If you want to learn about real estate investing, buy the man lunch
I’m often asked where the best place to get education is for new investors.
Truthfully, some of the best seminars I’ve ever taken happened over lunch when I’ve taken out successful investors and had in-depth discussions.
Here is how I prepare: before we go, I tell the investor I want to be respectful of his or her time; I ask how long they have for lunch? It’s normally an hour or so. I ask them to pick the place to eat. While there, I turn my phone off and ask lots of questions.
Something I’ve noticed is that successful people tend to be very generous with their experiences. Buying them lunch presents you the opportunity to learn from their past without making the same mistakes yourself.
As the hour begins to draw to a close, I make sure the waitress knows the order is all on one check and that it comes to me.
I use this strategy to turn lunch into a “lunchinar” as often as possible. But get this – these successful investors are often taken aback by me picking up the check.
One of the most successful guys I know told me he’d stopped going to lunch with people he wasn’t acquainted with. He said that they’d invite him out, feast on his knowledge and experience, and then wouldn’t even buy him lunch.
“For me,” he said, “It was a working lunch. I was teaching the entire time, but I was getting absolutely zero pay. They didn’t even show enough appreciation to buy my lunch. It felt like they were just using me.”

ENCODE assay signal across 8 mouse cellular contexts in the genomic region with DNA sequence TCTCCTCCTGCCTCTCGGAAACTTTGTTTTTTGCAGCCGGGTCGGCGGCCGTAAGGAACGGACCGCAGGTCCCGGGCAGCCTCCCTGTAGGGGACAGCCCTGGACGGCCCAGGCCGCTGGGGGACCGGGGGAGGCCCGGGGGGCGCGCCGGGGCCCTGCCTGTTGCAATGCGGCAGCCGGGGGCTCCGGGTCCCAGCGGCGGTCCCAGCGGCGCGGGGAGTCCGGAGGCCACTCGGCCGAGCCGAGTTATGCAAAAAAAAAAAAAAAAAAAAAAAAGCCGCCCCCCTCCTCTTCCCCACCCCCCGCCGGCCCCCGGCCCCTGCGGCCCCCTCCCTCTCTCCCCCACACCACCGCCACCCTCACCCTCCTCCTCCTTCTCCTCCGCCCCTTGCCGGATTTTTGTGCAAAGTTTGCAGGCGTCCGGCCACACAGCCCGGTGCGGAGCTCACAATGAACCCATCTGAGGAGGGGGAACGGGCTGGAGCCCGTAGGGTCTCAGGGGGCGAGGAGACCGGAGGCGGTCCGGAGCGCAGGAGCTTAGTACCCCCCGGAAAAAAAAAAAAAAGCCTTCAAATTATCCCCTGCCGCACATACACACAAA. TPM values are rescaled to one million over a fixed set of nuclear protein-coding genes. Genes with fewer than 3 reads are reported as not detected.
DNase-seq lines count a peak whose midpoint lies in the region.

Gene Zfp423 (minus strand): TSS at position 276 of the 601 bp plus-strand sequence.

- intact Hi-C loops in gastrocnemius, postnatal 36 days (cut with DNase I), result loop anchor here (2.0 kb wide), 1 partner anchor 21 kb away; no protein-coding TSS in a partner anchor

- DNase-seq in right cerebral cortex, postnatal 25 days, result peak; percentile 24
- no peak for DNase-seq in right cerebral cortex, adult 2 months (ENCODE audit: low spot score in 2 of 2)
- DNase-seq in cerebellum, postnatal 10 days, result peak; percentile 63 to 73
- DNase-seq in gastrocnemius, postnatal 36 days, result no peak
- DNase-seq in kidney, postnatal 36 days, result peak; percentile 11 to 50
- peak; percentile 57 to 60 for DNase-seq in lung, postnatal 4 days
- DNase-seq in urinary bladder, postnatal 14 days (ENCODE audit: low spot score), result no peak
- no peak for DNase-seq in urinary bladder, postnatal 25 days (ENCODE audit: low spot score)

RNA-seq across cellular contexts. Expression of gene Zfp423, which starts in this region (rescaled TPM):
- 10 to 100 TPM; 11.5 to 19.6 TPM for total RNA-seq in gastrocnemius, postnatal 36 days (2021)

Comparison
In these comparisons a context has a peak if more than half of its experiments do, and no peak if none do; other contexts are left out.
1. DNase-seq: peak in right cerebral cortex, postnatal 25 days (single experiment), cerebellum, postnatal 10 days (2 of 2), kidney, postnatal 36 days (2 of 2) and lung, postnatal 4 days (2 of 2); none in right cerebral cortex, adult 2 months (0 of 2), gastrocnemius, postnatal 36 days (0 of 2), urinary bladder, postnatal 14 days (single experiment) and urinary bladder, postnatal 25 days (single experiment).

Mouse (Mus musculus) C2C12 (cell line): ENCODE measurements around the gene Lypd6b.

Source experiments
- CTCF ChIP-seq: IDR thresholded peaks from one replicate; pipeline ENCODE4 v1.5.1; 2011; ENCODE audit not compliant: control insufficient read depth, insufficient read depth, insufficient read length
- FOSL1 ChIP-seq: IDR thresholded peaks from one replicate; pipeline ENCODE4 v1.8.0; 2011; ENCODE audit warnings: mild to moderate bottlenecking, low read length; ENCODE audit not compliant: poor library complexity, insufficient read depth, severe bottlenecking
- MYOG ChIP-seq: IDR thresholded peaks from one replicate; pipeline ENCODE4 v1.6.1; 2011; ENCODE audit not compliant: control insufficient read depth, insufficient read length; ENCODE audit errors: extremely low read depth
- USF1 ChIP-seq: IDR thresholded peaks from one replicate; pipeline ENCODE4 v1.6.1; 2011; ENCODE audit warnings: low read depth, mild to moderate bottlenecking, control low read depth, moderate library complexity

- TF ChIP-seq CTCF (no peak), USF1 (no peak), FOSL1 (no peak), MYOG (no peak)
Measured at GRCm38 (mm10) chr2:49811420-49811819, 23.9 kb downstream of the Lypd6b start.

The other day I was at an investor lunch. It’s a monthly invitational type meeting where seasoned investors get together to talk shop. We normally email before hand to see what topic we’d like to investigate.
One guy who I haven’t seen for months showed up at the meeting. He’s a good friend of mine, and we sat beside each other. Somehow the topic switched from whatever we’d scheduled to mobile home and mobile home parks – my friend’s forte.
He spent the next hour tutoring us on owning and operating mobile home parks. He walked us through the numbers on the expense factors and the cap rates he’d experienced. We talked about deal structures, funding for mobile home parks, zoning, septic versus sewer and slew of other topics for the entire hour.
The information my friend shared was invaluable. It was real-world, and it all stemmed from his experiences. Even though this wasn’t a take-you-out-to-lunch type of occasion, I had no choice but to show my appreciation by picking up his tab.
When you are new to investing, finding good education can be difficult. My personal opinion is to steer clear of the infomercial courses. They are way overpriced, the classes don’t give you enough information and they try to upsell you a coaching program to counterbalance the incomplete course.
I know this because when we started I maxed out two credit cards to take one of those $11,000 courses.
Later, at my local Real Estate Investor Association, I learned a good course should only run around $500. And when you get through with these courses, you’re prepared to get started with the new strategy.
If $500 is too much right now, find an experienced investor and take them to lunch. Have them pick the place, ask them for a time limit and respect it. While there, turn off your phone and ask lots of questions. But above all, buy the man’s, or woman’s, lunch. This act of appreciation will set you apart from others and pay more dividends than you will be able to count.
Joe and Ashley English invest in real estate in Northwest Georgia. For more information or to ask a question, go to www.cashflowwithjoe.com or call Joe at 678-986-6813.